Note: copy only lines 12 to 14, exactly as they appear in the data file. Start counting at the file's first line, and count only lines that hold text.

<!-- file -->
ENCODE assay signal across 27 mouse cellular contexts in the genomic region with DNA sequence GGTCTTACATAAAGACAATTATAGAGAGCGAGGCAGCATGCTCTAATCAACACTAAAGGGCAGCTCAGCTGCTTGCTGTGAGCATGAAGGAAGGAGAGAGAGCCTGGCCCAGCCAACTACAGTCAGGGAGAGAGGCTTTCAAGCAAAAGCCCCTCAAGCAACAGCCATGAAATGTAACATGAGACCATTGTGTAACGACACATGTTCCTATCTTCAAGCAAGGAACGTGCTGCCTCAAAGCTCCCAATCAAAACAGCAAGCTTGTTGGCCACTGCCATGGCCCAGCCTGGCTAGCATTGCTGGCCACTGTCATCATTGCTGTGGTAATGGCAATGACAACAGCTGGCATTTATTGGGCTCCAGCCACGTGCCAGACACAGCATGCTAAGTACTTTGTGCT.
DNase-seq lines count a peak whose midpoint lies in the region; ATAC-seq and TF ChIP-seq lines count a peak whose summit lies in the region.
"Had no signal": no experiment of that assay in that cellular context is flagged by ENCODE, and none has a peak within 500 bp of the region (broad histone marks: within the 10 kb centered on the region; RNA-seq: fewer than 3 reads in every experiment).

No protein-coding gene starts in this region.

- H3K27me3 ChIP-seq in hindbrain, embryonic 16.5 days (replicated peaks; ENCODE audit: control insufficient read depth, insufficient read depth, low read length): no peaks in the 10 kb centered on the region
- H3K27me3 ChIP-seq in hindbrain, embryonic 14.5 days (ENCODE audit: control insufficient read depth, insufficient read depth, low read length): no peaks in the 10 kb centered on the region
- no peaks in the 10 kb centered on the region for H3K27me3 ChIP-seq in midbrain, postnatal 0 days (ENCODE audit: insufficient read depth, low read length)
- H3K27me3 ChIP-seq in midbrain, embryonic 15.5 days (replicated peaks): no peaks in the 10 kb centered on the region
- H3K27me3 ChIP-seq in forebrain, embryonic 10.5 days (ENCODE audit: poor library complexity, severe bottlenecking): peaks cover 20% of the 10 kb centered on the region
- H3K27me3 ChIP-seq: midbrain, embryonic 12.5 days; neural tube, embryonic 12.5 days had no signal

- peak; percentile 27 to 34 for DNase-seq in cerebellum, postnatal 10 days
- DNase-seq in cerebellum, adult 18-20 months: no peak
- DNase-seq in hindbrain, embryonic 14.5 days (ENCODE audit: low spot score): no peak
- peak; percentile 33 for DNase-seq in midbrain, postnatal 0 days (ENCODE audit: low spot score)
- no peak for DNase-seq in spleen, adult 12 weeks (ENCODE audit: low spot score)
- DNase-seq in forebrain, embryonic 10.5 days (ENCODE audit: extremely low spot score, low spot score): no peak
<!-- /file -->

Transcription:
- DNase-seq in cerebellum, adult 18-20 months: no peak
- DNase-seq in hindbrain, embryonic 14.5 days (ENCODE audit: low spot score): no peak
- peak; percentile 33 for DNase-seq in midbrain, postnatal 0 days (ENCODE audit: low spot score)